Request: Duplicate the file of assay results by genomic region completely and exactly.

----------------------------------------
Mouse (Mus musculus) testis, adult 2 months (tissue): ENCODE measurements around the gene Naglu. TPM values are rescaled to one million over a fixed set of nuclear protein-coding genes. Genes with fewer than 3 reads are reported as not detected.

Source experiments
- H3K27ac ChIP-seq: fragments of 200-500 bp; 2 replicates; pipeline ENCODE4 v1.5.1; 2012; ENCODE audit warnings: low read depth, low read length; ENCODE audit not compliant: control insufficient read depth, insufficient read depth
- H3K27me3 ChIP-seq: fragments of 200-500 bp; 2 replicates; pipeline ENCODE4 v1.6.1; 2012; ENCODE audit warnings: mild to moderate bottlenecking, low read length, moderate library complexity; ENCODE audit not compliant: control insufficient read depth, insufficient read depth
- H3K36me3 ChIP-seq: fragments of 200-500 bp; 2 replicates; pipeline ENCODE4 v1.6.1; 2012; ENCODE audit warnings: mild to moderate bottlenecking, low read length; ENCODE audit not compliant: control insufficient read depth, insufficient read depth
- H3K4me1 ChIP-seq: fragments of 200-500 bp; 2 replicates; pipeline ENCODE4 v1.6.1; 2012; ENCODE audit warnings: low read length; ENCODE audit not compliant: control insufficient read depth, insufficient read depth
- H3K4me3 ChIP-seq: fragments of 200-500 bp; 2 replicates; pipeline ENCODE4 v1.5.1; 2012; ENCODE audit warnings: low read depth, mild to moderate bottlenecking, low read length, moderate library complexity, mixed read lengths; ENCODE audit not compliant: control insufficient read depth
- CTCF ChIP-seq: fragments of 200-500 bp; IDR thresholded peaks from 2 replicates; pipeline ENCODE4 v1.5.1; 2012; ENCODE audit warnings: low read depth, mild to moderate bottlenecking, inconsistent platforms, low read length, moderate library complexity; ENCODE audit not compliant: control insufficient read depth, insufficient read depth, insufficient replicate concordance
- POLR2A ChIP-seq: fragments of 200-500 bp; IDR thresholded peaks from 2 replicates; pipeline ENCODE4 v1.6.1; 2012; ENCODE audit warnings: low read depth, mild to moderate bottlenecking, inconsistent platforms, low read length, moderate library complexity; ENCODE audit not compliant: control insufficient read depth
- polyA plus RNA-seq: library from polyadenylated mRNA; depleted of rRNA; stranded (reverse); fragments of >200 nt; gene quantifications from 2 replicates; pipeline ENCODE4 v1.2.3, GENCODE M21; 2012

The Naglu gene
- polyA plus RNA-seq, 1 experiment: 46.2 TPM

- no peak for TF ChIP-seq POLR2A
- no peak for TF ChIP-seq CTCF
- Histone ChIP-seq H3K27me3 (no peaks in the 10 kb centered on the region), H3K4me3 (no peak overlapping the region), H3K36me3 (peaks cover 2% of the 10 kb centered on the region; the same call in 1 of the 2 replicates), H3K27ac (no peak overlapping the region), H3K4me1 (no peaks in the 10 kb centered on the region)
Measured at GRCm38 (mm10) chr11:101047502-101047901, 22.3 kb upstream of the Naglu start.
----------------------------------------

Mouse (Mus musculus) testis, adult 2 months (tissue): ENCODE measurements around the gene Naglu. TPM values are rescaled to one million over a fixed set of nuclear protein-coding genes. Genes with fewer than 3 reads are reported as not detected.

Source experiments
- H3K27ac ChIP-seq: fragments of 200-500 bp; 2 replicates; pipeline ENCODE4 v1.5.1; 2012; ENCODE audit warnings: low read depth, low read length; ENCODE audit not compliant: control insufficient read depth, insufficient read depth
- H3K27me3 ChIP-seq: fragments of 200-500 bp; 2 replicates; pipeline ENCODE4 v1.6.1; 2012; ENCODE audit warnings: mild to moderate bottlenecking, low read length, moderate library complexity; ENCODE audit not compliant: control insufficient read depth, insufficient read depth
- H3K36me3 ChIP-seq: fragments of 200-500 bp; 2 replicates; pipeline ENCODE4 v1.6.1; 2012; ENCODE audit warnings: mild to moderate bottlenecking, low read length; ENCODE audit not compliant: control insufficient read depth, insufficient read depth
- H3K4me1 ChIP-seq: fragments of 200-500 bp; 2 replicates; pipeline ENCODE4 v1.6.1; 2012; ENCODE audit warnings: low read length; ENCODE audit not compliant: control insufficient read depth, insufficient read depth
- H3K4me3 ChIP-seq: fragments of 200-500 bp; 2 replicates; pipeline ENCODE4 v1.5.1; 2012; ENCODE audit warnings: low read depth, mild to moderate bottlenecking, low read length, moderate library complexity, mixed read lengths; ENCODE audit not compliant: control insufficient read depth
- CTCF ChIP-seq: fragments of 200-500 bp; IDR thresholded peaks from 2 replicates; pipeline ENCODE4 v1.5.1; 2012; ENCODE audit warnings: low read depth, mild to moderate bottlenecking, inconsistent platforms, low read length, moderate library complexity; ENCODE audit not compliant: control insufficient read depth, insufficient read depth, insufficient replicate concordance
- POLR2A ChIP-seq: fragments of 200-500 bp; IDR thresholded peaks from 2 replicates; pipeline ENCODE4 v1.6.1; 2012; ENCODE audit warnings: low read depth, mild to moderate bottlenecking, inconsistent platforms, low read length, moderate library complexity; ENCODE audit not compliant: control insufficient read depth
- polyA plus RNA-seq: library from polyadenylated mRNA; depleted of rRNA; stranded (reverse); fragments of >200 nt; gene quantifications from 2 replicates; pipeline ENCODE4 v1.2.3, GENCODE M21; 2012

The Naglu gene
- polyA plus RNA-seq, 1 experiment: 46.2 TPM

- no peak for TF ChIP-seq POLR2A
- no peak for TF ChIP-seq CTCF
- Histone ChIP-seq H3K27me3 (no peaks in the 10 kb centered on the region), H3K4me3 (no peak overlapping the region), H3K36me3 (peaks cover 2% of the 10 kb centered on the region; the same call in 1 of the 2 replicates), H3K27ac (no peak overlapping the region), H3K4me1 (no peaks in the 10 kb centered on the region)
Measured at GRCm38 (mm10) chr11:101047502-101047901, 22.3 kb upstream of the Naglu start.